Microsoft Ireland suing Saudi companies for €27m through Irish courts

One of the Saudi firms is responsible for half of sales of Microsoft licences in the Middle East state

In court documents, Microsoft says the relevant agreements provided for any dispute to be determined in the Irish courts. Photograph: AFP/Getty Images

In court documents, Microsoft says the relevant agreements provided for any dispute to be determined in the Irish courts. Photograph: AFP/Getty Images

 

Microsoft Ireland Operations is suing two Saudi Arabian companies in the Commercial Court for more than $31 million (€27.3 million) allegedly owed under various “channel partner agreements”.

One of the companies, Arabic Computer Systems (ACS), was described in court documents as a long-standing partner of Microsoft, accounting for about half of sales of Microsoft licences in the Saudi Arabian market.

The case by Microsoft Ireland Operations Ltd, with registered offices in Leopardstown, Dublin 15, is against ACS and National Technology Group, both incorporated in Saudi Arabia.

It relates to Microsoft Channel Partner Agreements allegedly entered into on dates in September 2014 and September 2016.

On Monday, Eoin McCullough SC, for Microsoft Ireland, applied to have the proceedings fast-tracked in the Commercial Court.

The claim against ACS concerned goods supplied to ACS while the claim against the second defendant was as guarantor of the debt, he said.

Rejecting arguments that Microsoft’s delay in pursuing the matter to court disentitled it to the benefit of fast-track procedures, counsel said there was a long-standing commercial relationship between the sides and Microsoft had thought ACS was experiencing a cash flow problem and would honour its obligations.

The first his side heard of a defence to the claim “on the merits” was after Microsoft initiated these proceedings, he said.

Irish jurisdiction

That defence was to the effect the parties who had entered the relevant contracts for the defendants were not authorised by the defendants to do so, the court heard.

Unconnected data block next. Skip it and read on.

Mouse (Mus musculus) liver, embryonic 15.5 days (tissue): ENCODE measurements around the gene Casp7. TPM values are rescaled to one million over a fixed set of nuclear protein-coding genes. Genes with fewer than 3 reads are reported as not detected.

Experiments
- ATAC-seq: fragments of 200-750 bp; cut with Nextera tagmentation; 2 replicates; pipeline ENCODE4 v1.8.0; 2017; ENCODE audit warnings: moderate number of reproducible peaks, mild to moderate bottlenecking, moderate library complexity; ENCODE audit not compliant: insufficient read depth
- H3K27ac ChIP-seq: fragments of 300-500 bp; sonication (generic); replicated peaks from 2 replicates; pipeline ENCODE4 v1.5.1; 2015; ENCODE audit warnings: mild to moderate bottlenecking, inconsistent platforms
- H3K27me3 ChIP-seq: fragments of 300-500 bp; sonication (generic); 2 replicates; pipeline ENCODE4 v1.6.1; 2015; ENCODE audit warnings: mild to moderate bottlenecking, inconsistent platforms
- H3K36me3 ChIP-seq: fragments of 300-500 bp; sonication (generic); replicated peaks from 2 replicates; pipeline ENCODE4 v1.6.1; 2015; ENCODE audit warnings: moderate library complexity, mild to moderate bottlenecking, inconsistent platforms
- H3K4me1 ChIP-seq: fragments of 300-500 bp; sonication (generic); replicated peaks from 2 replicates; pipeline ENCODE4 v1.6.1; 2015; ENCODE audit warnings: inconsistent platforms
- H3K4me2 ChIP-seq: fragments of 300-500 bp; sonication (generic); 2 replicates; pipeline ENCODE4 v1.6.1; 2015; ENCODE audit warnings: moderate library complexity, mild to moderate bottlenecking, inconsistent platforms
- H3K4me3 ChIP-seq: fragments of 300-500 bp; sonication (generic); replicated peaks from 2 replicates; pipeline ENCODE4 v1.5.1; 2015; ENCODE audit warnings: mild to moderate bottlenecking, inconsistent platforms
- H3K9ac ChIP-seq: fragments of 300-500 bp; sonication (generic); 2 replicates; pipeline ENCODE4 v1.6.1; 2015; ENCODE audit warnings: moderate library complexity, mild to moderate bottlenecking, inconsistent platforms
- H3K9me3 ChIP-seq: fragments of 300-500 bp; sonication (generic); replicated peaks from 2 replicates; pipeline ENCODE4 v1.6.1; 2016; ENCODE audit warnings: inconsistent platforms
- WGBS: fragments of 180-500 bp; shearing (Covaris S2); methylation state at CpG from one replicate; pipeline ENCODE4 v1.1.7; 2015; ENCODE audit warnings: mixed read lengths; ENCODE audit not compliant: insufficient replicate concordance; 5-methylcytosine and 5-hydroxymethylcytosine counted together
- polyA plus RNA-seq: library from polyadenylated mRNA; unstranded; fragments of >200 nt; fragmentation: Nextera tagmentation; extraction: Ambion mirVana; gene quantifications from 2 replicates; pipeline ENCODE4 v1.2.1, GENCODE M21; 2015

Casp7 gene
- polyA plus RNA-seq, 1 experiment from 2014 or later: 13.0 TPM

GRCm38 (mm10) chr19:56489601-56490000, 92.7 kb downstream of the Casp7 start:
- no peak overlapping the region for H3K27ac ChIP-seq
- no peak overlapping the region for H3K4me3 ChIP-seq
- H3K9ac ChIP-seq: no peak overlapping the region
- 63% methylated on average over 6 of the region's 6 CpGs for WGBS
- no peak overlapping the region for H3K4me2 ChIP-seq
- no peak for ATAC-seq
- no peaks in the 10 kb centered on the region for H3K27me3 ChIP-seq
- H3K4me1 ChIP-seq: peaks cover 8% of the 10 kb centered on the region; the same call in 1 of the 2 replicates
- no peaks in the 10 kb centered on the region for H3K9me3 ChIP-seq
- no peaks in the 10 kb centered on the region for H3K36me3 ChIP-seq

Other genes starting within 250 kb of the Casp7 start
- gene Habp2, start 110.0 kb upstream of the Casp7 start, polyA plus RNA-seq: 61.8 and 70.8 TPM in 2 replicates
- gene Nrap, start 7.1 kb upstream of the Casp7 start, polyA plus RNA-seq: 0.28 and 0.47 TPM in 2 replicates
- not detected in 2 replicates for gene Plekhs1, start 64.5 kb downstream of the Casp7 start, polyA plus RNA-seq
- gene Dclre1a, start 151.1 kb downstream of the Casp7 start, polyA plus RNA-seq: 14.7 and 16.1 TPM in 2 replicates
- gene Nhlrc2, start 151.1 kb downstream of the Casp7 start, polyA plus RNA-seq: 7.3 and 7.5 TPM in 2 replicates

In court documents, Microsoft says the relevant agreements provided for any dispute to be determined in the Irish courts.

Another reason the company wanted the case fast-tracked here was because Microsoft had been advised, as a matter of Saudi law, no interest can be recovered on any judgment sum obtained in the Irish courts against the defendants, it said.

Joe Jeffers BL, for the defendants, said they maintain the Irish courts have no jurisdiction in the matter and had entered a conditional appearance only.

Without prejudice to the jurisdiction point, counsel argued Microsoft’s delay was such the case should not be fast-tracked.

Mr Justice Haughton said he would admit the case to the commercial list.

The reasons why Microsoft had held off before issuing these proceedings was because it thought its debt would be paid arising from a $42 million (€36.9 million) sale of a part of ACS’ business known as Arabsoft, he said.

He considered Microsoft had taken a “reasonable” approach and it had not acted precipitatively in this matter.

It was notable it was only “late in the day” that correspondence was received indicating a defence to the effect that the parties that signed the relevant contacts were allegedly not authorised to do so, he added.

The judge has returned the case to late February.